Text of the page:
Can You Plant Weigela In the Shade?
Once the azaleas, dogwoods and other early spring flowers have faded, weigela takes over in the garden, filling the late spring and early summer days with delicate blooms and interesting foliage. Part of the honeysuckle family, weigela produces small clusters of 1-inch-long, pink or red flowers with dark centers that seem to burst from the foliage. The flowers are tubular and a few varieties are fragrant.
Weigela is considered an old-fashioned shrub, popular in Victorian gardens of the late 19th century. Many types have foliage in varying shades of rich green. Some weigela, like Wine and Roses, sport eye-catching, purplish foliage that provides the perfect background for the shrub's trumpet-like flowers. The pink or red flowers are sometimes tinged with white. Some varieties, like the compact Nana Variegata, have variegated leaves that improve the plants aesthetic appeal as a foliage plant. After the first mass flowering in late spring, weigela sometimes puts forth a few flowers into the summer months.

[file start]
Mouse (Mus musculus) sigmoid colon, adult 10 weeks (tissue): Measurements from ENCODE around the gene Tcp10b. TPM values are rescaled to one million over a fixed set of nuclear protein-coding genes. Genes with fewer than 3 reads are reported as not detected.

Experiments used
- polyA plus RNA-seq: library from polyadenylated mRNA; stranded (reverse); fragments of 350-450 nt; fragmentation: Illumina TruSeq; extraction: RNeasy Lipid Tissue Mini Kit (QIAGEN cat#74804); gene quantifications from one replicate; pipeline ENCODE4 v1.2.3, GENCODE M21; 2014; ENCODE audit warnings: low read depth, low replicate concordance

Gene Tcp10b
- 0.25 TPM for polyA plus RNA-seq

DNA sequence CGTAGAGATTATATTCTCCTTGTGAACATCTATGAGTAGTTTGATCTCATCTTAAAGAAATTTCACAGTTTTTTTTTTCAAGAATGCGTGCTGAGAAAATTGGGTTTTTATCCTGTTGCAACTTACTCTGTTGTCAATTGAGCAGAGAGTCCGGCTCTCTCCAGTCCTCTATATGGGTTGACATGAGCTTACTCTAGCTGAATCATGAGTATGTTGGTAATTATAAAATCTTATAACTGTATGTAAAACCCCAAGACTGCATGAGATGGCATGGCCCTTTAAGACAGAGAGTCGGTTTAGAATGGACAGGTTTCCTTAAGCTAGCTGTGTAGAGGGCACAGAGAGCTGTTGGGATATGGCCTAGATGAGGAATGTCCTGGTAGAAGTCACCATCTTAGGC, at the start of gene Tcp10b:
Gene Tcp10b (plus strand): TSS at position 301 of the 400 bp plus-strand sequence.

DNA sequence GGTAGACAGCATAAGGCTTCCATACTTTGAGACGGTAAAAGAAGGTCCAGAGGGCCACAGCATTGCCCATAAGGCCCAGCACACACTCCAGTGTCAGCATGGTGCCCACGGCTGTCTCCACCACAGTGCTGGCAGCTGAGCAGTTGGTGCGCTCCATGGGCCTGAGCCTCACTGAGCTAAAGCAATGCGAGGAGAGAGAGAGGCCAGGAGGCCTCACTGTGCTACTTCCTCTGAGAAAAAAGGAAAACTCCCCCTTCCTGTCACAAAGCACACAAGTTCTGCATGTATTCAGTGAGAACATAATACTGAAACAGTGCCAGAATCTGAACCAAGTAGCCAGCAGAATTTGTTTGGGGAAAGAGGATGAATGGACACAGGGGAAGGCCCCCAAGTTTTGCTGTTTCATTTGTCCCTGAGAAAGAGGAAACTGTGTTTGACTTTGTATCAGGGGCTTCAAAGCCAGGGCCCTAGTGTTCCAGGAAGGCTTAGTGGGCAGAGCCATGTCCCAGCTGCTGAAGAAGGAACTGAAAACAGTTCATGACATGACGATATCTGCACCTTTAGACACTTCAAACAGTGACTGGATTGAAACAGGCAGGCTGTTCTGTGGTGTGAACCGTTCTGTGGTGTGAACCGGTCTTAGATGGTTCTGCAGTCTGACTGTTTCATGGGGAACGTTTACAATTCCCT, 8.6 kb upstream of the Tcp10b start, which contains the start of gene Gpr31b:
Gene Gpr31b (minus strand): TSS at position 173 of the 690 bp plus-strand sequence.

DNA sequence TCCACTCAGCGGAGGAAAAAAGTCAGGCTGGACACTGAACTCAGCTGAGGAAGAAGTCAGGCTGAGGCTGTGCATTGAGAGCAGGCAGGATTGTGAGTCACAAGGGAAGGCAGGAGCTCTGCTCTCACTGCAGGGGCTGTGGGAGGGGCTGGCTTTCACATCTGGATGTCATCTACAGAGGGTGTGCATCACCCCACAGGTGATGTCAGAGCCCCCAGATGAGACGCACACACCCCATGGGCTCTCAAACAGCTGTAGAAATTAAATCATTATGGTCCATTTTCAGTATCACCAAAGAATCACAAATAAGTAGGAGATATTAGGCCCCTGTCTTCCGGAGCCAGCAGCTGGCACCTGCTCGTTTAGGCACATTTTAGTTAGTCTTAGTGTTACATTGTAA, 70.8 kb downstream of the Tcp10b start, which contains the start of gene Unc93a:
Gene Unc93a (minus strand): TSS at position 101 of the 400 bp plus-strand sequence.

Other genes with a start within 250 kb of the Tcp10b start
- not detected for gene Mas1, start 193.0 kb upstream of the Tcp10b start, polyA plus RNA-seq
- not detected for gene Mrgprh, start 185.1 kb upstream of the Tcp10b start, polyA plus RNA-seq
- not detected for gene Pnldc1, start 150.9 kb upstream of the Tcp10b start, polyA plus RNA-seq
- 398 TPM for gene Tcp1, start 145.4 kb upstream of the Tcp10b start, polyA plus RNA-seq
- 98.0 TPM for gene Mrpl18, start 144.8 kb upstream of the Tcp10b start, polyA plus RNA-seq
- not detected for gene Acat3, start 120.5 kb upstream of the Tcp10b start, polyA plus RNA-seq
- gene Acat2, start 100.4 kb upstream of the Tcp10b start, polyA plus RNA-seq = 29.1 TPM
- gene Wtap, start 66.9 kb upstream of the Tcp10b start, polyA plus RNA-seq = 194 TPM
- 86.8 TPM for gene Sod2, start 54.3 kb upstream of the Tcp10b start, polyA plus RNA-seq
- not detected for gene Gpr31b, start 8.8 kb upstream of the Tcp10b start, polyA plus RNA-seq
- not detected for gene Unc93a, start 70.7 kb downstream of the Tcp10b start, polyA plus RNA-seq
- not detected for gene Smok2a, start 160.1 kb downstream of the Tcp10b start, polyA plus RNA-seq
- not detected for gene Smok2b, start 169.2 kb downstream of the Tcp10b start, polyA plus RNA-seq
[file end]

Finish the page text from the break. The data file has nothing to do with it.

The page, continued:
Weigela can tolerate light shade or dappled sunlight in the garden, but flower production will be reduced and may cease altogether. The plant prefers to bask in full sunlight all day long. Unless you are planting weigela mainly for its foliage, choose a site in the garden that gets as much sun as possible. Most varieties of weigela can be grown in USDA hardiness zones 4 through 8, though some varieties, such as Weigela praecox, an Asian native, are hardy in zones 5 through 8, while Carnaval is hardy in zones 5 through 9. Weigela prefers moist but not wet soil and tolerates a variety of soil types.
Weigela is easy to care for, demanding little in the way of watering or fertilizer. The plant is largely undisturbed by pests or disease. Prune the bush immediately after flowering to maintain its shape and control growth both vertically and horizontally. Weigela flowers on old wood, so prune only dead wood in the fall to promote new, vigorous growth in spring.
Weigela is often planted in rows as a hedge, but dwarfs like Minuet may be used in border plantings or as foundation plants. Except for varieties bred to have more interesting foliage, common weigela's foliage is uninteresting alone and the shrubs may be best planted among evergreens to avoid drab spots in the garden.